Glucose uptake in skeletal muscle tissue.
Glucose uptake was measured using a nonradioactive fluorescent glucose [2-(N-(7-nitrobenz-2-oxa-1,3-diazol-4-yl)amino)-2-deoxyglucose] (2-NBDG) method, as described previously (21). Extensor digitorum longus skeletal muscle isolated from WT and AMPK-α2−/− mice was incubated at 37°C for 30 min in oxygenated (95% O2 + 5% CO2) Krebs-Henseleit buffer containing 0.5% BSA, 2 mmol/L sodium pyruvate, and 6 mmol/L mannitol for 10 min prior to 30-min insulin exposure (0.8 mmol/L) followed by 15-min 2-NBDG (50 μmol/L) incubation. The specimens were blotted up on filter paper, trimmed, and extracted using a lysis buffer. The amount of 2-NBDG in skeletal muscle was determined using a microplate fluorimeter (Infinite M200; Tecan, Hillsborough, NC) as previously described (22).
Cell culture and transfection.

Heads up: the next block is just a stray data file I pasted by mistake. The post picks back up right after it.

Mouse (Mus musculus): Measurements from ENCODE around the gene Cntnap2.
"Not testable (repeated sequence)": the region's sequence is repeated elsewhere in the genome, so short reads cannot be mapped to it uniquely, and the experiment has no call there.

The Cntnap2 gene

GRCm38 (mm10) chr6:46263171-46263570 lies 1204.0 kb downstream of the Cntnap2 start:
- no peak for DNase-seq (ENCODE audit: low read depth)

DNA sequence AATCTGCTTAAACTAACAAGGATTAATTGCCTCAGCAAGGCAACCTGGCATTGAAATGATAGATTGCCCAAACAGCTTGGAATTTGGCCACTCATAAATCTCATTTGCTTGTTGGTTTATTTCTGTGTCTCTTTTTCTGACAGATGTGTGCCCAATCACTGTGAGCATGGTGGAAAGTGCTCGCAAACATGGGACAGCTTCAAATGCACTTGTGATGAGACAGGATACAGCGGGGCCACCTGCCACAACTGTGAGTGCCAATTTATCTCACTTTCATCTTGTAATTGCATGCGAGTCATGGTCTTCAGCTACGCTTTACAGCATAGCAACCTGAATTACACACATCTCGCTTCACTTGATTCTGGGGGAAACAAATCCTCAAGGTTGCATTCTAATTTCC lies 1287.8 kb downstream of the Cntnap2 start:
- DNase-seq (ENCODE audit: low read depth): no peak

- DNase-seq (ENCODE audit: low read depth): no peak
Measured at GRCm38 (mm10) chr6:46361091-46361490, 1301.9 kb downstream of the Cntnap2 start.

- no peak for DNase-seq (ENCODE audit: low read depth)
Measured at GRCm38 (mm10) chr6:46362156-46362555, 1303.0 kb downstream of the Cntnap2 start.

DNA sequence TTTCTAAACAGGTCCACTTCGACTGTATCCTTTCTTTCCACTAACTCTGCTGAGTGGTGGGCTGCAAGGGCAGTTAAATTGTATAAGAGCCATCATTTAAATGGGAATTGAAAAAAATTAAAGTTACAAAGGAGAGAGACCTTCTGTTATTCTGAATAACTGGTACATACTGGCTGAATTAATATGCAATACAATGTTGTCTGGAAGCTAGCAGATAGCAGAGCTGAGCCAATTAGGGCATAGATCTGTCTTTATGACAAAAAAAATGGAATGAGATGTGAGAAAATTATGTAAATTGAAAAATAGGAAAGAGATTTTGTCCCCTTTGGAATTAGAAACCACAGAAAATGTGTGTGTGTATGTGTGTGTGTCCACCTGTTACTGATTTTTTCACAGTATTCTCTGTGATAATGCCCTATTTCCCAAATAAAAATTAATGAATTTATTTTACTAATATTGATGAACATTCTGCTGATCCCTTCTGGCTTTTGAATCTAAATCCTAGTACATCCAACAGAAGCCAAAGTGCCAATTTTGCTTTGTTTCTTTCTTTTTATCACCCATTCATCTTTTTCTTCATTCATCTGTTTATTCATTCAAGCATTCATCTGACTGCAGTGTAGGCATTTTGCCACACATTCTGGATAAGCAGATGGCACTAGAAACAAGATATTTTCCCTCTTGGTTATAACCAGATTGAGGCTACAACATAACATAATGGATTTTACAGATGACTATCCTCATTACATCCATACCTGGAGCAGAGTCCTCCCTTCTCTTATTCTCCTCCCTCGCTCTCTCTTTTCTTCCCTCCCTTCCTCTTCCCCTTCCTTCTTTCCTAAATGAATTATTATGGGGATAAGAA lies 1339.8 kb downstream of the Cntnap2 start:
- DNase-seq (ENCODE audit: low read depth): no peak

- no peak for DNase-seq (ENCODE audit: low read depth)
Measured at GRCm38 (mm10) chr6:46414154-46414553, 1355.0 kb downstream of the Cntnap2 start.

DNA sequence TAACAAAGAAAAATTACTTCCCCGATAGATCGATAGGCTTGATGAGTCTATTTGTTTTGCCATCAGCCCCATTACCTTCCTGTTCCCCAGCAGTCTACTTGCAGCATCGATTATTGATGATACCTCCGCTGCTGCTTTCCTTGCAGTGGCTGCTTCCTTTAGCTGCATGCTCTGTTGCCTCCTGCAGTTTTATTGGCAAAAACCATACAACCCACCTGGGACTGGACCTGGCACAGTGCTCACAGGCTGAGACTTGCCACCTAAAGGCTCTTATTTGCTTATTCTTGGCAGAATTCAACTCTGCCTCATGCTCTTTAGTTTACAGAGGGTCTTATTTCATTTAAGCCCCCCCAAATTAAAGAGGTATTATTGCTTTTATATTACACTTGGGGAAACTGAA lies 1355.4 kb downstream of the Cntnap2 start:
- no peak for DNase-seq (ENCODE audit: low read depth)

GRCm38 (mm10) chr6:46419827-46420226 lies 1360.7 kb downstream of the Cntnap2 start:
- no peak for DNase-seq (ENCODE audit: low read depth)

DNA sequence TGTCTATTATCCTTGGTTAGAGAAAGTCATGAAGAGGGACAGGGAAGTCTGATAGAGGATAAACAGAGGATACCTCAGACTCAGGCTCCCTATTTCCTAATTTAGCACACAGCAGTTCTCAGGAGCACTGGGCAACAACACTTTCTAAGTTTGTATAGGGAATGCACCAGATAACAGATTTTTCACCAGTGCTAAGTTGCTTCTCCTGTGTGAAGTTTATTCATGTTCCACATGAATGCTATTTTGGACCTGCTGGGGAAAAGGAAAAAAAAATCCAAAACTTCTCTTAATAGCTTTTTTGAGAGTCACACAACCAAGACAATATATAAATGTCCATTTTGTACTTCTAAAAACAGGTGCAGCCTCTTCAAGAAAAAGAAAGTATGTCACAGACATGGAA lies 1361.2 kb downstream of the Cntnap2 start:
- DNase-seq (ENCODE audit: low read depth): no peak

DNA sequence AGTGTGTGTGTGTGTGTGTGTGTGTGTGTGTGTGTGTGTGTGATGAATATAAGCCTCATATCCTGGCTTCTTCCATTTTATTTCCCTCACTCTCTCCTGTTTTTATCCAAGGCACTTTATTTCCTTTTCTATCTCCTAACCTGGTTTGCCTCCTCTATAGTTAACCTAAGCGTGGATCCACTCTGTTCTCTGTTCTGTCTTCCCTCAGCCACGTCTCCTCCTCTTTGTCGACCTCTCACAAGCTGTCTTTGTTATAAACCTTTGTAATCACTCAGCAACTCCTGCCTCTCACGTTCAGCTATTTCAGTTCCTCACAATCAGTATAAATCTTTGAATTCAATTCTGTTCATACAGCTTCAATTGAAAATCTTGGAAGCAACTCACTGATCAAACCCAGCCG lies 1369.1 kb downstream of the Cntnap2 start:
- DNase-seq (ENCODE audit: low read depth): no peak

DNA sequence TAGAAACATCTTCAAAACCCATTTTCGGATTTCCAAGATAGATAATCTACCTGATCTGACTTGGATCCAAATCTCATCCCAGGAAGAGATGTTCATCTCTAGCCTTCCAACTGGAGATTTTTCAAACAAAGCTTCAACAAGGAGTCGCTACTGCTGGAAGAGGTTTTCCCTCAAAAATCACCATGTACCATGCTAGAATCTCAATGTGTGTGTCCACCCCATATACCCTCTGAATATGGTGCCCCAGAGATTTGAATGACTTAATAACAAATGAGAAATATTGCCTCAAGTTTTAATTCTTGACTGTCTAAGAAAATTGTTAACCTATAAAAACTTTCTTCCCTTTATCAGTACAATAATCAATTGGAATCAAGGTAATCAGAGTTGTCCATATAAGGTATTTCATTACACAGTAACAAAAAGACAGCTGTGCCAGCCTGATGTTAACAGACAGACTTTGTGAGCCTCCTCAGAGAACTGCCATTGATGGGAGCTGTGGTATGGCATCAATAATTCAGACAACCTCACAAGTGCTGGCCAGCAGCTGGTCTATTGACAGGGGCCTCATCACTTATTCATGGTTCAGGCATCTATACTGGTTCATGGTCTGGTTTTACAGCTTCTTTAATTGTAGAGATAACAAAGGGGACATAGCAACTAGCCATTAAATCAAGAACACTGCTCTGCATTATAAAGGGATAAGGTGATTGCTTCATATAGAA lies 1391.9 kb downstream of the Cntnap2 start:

Mouse C2C12 myoblasts were purchased from American Type Culture Collection and cultured with Dulbecco’s modified Eagle’s medium supplemented with 10% (v/v) FBS, 2 mmol/L glutamate, 15 mmol/L HEPES, 500 IU/mL penicillin, and 100 μg/mL streptomycin in 95% O2 and 5% CO2. To obtain fully differentiated myotubes, FBS was removed from cell culture at 70% confluence. Cells were incubated in a medium containing only 2% (v/v) horse serum for 4 additional days. Transfection of small interfering (si)RNA was performed as described previously (23) using Lipofectamine 2000 (Invitrogen, Carlsbad, CA). siRNAs targeting X chromosome-linked ubiquitin-specific protease (USP)-9 (USP9X), USP5, and USP7 were purchased from Santa Cruz Biotechnology. Flow cytometry revealed 70–80% transfection efficiency.
Immunoblotting analyses on extracts of skeletal muscle or cell extracts were performed using Odyssey Infrared Fluorescence Imaging System (LI-COR Biosciences, Lincoln, NE) as described previously (20,24). Samples were homogenized with a lysis buffer (Pierce, Rockford, IL) containing a protease inhibitor cocktail (Pierce). Samples were subjected to 10–12% SDS-PAGE, electrotransferred to nitrocellulose membranes, probed with a primary antibody overnight, and then incubated with an appropriate secondary antibody conjugated with infrared dyes 800 and 680 (LI-COR Biosciences). All immunoblotting experiments were repeated at least three times.